Filed under Interviews on September 5, 2011
Tagged: Pirates & Swashbucklers, Pulp Empire, pulp fiction, Relvan's Rescue, Robert E. Howard, Victor Kowalski
The release of Pirates & Swashbucklers, the anthology featuring my short story “Relvan’s Rescue,” quickly approaches. We’ve had some great interviews with the other authors I share the table of contents with, and I’ve got the last batch of them for you this week. Today’s interview is with Viktor Kowalski.
When did you first realize you were a writer?
When I wrote my first yarn. I was like: “Wow! I’m a writer! Awesome!”
What authors influence or inspire you?
Robert E. Howard.
What book(s) have you read more than once? What drew you back?
The “Complete Chronicles of Conan” by Robert E. Howard because it contains the best fantasy yarns ever written; “Prometheus Rising” by Robert A. Wilson because it is the absolutely best book about the workings of the human mind, and what you can do to make the most of yours.
In 25 words or less, how would you define “pulp” as a genre?
Robert E. Howard.
What made you decide to submit a story for the Pirates & Swashbucklers anthology?
It seemed like an excellent opportunity to showcase my exquisite writing ability. Seriously.
How did you come up with the idea for your story? What is your writing process like?
I looked up some famous pirates; the story of Red Legs Greaves caught my attention because of its real life pulp-like nature. So all it needed were some fantasy elements to make it better than real life.
My writing process look something like this: I come up with a good idea for a yarn. I write a good yarn. I get published.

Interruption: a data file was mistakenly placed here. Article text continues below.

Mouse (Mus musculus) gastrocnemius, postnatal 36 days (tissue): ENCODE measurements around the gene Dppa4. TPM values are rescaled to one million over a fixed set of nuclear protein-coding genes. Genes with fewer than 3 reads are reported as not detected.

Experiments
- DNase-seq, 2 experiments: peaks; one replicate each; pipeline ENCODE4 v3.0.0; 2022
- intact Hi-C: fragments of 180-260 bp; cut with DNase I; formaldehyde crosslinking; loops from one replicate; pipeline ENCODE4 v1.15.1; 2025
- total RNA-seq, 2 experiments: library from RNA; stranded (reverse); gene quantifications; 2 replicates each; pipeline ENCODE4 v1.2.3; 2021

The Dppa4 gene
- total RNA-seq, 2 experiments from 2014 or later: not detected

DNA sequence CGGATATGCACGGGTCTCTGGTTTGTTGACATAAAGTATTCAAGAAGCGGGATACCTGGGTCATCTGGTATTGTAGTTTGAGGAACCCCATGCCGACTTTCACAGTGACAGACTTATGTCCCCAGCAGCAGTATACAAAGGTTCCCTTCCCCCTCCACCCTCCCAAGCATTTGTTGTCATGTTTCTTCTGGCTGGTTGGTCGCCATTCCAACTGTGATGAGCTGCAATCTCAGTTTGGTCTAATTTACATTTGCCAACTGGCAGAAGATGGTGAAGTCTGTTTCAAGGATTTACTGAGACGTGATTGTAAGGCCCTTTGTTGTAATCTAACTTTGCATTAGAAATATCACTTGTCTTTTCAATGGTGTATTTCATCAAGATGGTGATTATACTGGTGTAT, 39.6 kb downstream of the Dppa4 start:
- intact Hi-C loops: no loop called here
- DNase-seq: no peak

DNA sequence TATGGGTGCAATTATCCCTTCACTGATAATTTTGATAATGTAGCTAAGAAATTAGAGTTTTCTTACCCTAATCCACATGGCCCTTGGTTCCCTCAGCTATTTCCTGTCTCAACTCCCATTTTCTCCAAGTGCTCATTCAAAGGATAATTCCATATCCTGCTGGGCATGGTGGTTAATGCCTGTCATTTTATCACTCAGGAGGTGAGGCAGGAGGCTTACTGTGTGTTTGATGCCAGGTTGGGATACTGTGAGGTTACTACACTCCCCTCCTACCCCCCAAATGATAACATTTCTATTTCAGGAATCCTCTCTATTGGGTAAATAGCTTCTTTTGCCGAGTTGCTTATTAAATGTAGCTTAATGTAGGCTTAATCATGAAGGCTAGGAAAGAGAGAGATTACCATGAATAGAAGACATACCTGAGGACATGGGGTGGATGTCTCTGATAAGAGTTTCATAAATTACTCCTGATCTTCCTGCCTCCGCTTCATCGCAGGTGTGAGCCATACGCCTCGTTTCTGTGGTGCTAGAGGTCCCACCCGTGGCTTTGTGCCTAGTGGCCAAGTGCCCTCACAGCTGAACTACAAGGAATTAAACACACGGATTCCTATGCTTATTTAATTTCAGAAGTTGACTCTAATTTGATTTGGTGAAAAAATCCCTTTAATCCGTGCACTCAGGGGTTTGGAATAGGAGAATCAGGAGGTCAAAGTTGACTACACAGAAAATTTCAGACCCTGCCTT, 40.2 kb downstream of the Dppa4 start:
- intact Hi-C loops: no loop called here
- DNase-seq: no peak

Do you consider yourself a “pulp” writer? Why? Is there another genre you like to write?
But of course. I like to write pulps because that’s what I like to read.
I also write genre fiction like fantasy, historical fiction, adventure, horror and sci-fi, sometimes in pulp style, other times not. I’ve tried writing those contemporary dramas, steeped in emotional wallowing and whining, seasoned with quasi-intellectual and philosophical self-indulgence. It didn’t work.
Care to weigh in with your opinion of the e-book?
I prefer to chop down trees, grind them into blindingly white paper and proceed to print out my yarns on it because the trees are more useful that way, than just growing idly in the forests. But then, on the other hand, they do provide shade on a sunny day…
Where can someone find more of your work?
Currently on my hard drive, but come November you’ll find one of my many exquisitely good yarns in Pulp Empire Volume 7.
Anything else you’d like to tell us about your writing?
Well, you see, being a supreme arbiter of taste, a connoisseur of art in general, as well as an erudite savant in literature, I try, unlike most of modern writers, to uphold the lost tradition of entertaining the reader as well as delivering eloquently-crafted content of high quality instead of relying on cheap gimmicks like overabusing shock value as a substitute for a lack of writing skill.